We are teachers. We put our heart and soul into our profession. Our words are our tools in which we build learners. The words we use inspire, motivate, encourage, change, and teach. Our language matters. The messages we send our students matter. I was excited to start reading Opening Minds by Peter Johnson to learn more about how to talk to students in positive ways. I loved his book Choice Words. It is one I often flip back through to remind myself of positive ways to talk to kids.
As I read chapter 1-3 tonight I kept thinking about my language with kids. Do my words allow kids to take risks, to put forth effort, to have a mindset that they can learn if they try? Do I feed into children's fixed characteristics about themselves? Our most powerful tool as a teacher is our language and these chapters have me reflecting on how I can improve the messages I send to kids to empower them to want to change.
"A single comment can profoundly change the academic and moral choices children make." This is powerful. Words can build or break students.
"I also show you that our language choices have serious consequence for children's learning and for who they become as individuals and as a community. I help you make productive choices, because the language we chose in our teaching changes the worlds children inhabit now and those they will build in the future. Make no mistake wehn we are teaching for today, we are teaching into tomorrow."
A person with a dynamic learning frame or a growth mindset believes that their effort will result in success. They work hard when faced with a difficult problem. They feel smart when encountering a challenge. How will I use my language to send the message that effort is more important than achievement? We all know these kids too. These are the kids who work so hard at what they do. They place value on their own learning and try, try, and try again when faced with challenges. Johnston describes placing emphasis on process vs performance.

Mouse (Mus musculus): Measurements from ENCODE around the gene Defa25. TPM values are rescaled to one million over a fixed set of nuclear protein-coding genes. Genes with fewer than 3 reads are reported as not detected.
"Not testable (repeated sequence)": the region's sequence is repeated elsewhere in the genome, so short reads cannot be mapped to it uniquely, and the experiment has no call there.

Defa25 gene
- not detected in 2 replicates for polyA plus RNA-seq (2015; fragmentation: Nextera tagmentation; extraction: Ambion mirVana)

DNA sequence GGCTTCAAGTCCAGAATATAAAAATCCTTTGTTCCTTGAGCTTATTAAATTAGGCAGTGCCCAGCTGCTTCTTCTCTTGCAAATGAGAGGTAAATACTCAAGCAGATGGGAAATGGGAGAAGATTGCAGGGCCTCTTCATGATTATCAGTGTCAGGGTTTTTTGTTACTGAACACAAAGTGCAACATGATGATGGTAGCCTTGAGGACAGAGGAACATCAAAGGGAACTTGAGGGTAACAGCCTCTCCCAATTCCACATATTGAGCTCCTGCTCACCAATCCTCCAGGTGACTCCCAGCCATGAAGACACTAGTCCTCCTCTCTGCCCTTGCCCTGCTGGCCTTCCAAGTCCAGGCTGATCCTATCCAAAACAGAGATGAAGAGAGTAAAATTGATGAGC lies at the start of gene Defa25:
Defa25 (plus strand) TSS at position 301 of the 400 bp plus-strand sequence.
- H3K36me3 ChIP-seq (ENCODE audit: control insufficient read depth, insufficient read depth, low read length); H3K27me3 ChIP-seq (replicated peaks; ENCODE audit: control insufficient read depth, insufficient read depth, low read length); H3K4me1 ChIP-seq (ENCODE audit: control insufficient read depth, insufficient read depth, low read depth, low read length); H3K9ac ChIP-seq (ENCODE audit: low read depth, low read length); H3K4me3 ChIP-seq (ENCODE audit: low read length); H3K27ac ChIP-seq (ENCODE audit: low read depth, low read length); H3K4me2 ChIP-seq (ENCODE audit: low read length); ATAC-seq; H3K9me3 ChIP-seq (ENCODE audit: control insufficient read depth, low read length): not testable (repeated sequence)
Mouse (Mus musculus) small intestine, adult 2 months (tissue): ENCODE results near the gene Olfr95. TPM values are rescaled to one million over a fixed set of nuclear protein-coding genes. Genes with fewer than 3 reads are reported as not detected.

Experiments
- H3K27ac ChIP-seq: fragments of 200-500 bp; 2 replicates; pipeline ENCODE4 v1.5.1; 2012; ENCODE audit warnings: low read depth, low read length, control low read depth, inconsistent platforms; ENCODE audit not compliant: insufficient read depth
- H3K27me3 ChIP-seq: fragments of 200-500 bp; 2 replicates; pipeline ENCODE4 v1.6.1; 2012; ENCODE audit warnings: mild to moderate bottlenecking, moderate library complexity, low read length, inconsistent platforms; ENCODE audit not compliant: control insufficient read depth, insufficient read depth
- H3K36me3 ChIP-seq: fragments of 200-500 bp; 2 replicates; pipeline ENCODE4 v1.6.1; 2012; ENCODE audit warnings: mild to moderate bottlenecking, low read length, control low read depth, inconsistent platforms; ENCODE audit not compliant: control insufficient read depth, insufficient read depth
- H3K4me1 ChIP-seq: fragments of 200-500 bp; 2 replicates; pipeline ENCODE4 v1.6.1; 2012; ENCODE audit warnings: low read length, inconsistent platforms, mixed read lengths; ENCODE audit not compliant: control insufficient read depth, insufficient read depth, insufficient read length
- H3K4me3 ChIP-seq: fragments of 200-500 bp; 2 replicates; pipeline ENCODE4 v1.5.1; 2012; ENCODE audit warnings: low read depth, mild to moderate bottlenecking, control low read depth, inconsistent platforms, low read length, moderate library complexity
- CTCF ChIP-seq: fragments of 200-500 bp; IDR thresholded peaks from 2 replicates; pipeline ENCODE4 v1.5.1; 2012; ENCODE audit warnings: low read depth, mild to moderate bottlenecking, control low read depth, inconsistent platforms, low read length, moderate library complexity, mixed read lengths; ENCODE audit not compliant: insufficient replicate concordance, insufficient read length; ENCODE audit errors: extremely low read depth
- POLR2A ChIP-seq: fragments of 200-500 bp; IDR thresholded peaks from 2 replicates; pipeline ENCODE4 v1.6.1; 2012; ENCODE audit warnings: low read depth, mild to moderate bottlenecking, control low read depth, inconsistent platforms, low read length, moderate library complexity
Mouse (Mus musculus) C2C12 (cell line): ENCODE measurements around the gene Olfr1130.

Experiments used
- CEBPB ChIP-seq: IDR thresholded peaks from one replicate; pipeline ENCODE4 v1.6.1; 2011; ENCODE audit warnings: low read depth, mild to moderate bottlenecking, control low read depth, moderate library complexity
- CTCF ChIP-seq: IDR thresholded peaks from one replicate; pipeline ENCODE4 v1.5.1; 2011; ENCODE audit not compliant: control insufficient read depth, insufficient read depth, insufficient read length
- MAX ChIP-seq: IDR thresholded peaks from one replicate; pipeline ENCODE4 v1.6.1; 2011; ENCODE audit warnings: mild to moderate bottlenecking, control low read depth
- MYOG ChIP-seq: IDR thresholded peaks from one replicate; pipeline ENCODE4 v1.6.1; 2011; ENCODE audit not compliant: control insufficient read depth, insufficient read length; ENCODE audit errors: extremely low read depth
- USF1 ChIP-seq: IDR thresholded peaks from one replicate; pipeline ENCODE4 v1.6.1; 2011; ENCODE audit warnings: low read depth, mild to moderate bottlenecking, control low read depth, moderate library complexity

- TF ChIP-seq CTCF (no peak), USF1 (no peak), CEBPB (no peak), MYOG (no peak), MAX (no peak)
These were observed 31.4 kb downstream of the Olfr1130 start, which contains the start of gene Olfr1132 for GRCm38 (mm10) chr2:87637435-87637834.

I like the idea of telling kids at the beginning of the year, "Your brain is changing and so is the way you experience ideas. Expect to change."
Johnston says we want kids to say, "I'm not good at this yet." and to take steps to change that.
I thought about a beginning of the year activity while reading chapter 3. Johnston talks about deciding which things in life are "essentially fixed, beyond our power to change, and which things we can change (even if it's just a tiny bit)." I was thinking students could as a group brainstorm things in the classroom that they could change vs things that were beyond their control to change. We could brainstorm stereotypes or fixed mindsets kids have about themselves that they could have the power to change...through hard work and effort, perseverance! Last year Patrick Allen inspired me to do beginning of the year read alouds on the theme of persistence. This talk seems like a perfect companion. While reading I kept hearing myself ask kids, "How will this year be different? How can you change the messages you tell yourself about your abilities" I keep thinking about how I will honor hard work and effort.
"Children must experience many things as at least potentially changeable, not just aspects of the world outside them, but also aspects of themselves-their learning, their identities, their intellect, their personal attributes, and their ways of relating to others."
I'm excited to keep reading to hear examples or nudges to use my language to change messages kids have fixed abut themselves as I read on.
Thanks so much to the organizers of #cyberpd. I can't wait to read other's thoughts!